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Water Leaks in Owners Corporation


31 Mar 2023

Undoubtedly the most common building defect issue that is found within Owners Corporations is water leaks. Problems often arise because water penetrates through either common property or private property causing damage to other Lots.

Defective building works may be located on common property and/or within individual Lot boundaries. However, since the case of Owners Corporation PS508732B v Fisher [2014] VCAT 1358 it has been confirmed that on plans where the boundary definition is interior face or median (as is almost always the case), the tiles and membrane are private property. Accordingly, if there is a defect with the waterproof membrane, it is the Lot owner’s responsibility to rectify the defect and the Lot owner will be liable for any damage caused by the leak (most likely to the Lot below).

Section 129 of the Owners Corporations Act 2006 (“Act”) requires a Lot owner to properly maintain in a state of good and serviceable repair any part of the Lot that affects the outward appearance of the Lot or the use or enjoyment of other Lots or the Common Property.

Notwithstanding that the defect is a private property matter, the Owners Corporation is empowered by the Act to get involved. Where, for example, a flow of water emanates from private property, section 48(1) of the Act enables the Owners Corporation to serve a notice stating that the Lot is not properly maintained and requiring that the Lot owner carry out the necessary repairs, maintenance or other works. This notice will require the Lot owner to carry out the works within 28 days, failing which the Owners Corporation may carry out the necessary repairs, maintenance or other works to the Lot and recover as a debt from the Lot owner the costs of the repairs, maintenance or other works.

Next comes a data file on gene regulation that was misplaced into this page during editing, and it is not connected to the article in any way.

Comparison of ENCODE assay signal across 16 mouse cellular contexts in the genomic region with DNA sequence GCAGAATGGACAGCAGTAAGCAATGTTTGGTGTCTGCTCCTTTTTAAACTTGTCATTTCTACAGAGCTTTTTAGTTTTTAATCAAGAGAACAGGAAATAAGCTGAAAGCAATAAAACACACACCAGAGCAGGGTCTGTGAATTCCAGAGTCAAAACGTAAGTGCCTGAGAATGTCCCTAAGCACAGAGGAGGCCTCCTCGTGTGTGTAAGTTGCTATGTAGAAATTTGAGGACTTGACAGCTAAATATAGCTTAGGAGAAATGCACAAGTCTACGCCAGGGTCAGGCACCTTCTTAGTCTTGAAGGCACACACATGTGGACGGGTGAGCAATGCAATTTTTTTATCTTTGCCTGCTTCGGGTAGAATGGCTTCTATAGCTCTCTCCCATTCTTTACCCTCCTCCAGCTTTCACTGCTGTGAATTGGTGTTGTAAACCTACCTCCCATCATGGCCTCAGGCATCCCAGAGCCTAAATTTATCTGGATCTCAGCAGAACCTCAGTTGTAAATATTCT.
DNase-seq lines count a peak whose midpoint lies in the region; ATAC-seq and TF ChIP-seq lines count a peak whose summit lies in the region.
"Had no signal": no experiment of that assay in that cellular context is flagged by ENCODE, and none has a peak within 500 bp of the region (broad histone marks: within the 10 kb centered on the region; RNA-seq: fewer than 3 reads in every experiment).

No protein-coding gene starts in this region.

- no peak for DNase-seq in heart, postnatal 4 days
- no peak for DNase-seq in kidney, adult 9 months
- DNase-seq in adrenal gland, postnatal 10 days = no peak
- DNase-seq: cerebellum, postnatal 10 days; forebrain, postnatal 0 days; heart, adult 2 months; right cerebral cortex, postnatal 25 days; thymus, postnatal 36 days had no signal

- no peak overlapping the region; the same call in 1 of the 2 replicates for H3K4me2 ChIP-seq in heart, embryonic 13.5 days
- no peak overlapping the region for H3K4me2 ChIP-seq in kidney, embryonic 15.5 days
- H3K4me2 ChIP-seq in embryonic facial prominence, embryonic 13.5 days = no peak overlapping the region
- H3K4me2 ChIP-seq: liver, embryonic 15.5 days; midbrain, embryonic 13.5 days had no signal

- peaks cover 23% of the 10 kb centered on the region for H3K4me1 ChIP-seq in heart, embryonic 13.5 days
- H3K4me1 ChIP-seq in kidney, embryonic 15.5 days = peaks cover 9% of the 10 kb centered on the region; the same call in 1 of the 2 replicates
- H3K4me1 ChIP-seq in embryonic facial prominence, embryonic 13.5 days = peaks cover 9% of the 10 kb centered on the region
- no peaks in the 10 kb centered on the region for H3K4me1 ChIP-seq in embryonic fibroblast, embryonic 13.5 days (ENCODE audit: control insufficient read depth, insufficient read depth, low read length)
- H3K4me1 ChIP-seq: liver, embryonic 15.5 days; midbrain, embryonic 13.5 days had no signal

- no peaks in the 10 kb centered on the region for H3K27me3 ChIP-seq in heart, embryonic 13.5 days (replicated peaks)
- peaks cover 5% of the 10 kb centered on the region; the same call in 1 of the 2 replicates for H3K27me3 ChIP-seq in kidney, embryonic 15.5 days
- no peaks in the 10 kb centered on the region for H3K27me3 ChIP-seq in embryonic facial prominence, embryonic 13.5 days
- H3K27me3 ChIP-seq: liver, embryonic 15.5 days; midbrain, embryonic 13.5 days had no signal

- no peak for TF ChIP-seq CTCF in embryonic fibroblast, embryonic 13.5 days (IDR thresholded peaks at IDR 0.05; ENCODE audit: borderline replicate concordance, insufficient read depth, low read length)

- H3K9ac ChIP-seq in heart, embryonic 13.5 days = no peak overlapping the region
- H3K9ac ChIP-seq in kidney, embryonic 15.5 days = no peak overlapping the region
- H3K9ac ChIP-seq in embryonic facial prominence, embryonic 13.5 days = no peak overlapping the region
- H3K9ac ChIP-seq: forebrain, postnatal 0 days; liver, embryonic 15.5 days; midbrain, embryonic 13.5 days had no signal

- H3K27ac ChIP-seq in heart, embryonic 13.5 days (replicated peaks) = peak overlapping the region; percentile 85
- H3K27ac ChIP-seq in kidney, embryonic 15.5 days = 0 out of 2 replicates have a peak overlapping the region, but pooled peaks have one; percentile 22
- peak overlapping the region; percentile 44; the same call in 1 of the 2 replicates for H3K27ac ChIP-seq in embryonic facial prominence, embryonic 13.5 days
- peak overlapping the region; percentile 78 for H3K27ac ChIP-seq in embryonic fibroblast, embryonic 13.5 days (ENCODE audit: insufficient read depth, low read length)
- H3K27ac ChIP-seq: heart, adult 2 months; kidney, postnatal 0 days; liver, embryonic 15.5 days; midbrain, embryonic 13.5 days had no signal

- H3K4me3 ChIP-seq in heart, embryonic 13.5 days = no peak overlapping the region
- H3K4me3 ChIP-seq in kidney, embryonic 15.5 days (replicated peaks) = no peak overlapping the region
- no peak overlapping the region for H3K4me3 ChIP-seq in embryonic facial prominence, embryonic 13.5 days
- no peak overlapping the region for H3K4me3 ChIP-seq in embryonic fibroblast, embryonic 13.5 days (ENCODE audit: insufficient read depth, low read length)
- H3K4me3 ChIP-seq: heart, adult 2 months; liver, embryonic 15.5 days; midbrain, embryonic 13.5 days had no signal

Further, from a legal liability perspective, it is critically important that Lot owners with leaks emanating from their property act quickly to address the issue. Section 16(1) of the Water Act 1989 provides that:

"(1) If-
 
   (a)  there is a flow of water from the land of a person onto any other
        land; and
 
   (b)  that flow is not reasonable; and
 
   (c)  the water causes-
 
   (i)  injury to any other person; or
 
   (ii) damage to the property (whether real or personal) of any other person; or
 
   (iii) any other person to suffer economic loss- the person who caused the
        flow is liable to pay damages to that other person in respect of that
        injury, damage or loss...


This section means that if water flowing from a Lot causes damage to a Lot below, the owner of the Lot from which the water emanates is largely strictly liable for the damage caused to the Lot below.

Having regard to the water damage being caused by the leaks and the legal exposure of the Lot owner from whose Lot the leak is emanating, it is in everyone’s interests for all leaks to be addressed and rectified as soon as possible. To that end, it is encouraged that all parties work together to address the issue. Your Owners Corporation Manager is a great resource and can provide assistance in navigating the intricacies of the building defects process.

Indeed, if the building is less than 10 years old, the waterproofing defect should be covered by the implied warranties contained in the Domestic Building Contracts Act 1995. This means that the Lot owner can pursue the Builder to rectify the defects and pay for any consequential damage.

Should you be involved in a water leak matter and wish to explore your legal options, please contact Mark Lipshutz at CLP Lawyers Pty Ltd on 9042 2070 or at mark@clplawyers.com.au.

The information contained in this article is for general guidance and reference purposes only and is not a substitute for legal advice.  Please consult CLP Lawyers to obtain legal advice relevant to your personal circumstances before making any decision or taking any action.  CLP Lawyers will not be liable for any loss resulting from any Action taken or reliance made by you on any information contained in this article.
© 2023 CLP Lawyers Pty Ltd


Mark Lipshutz
CLP Lawyers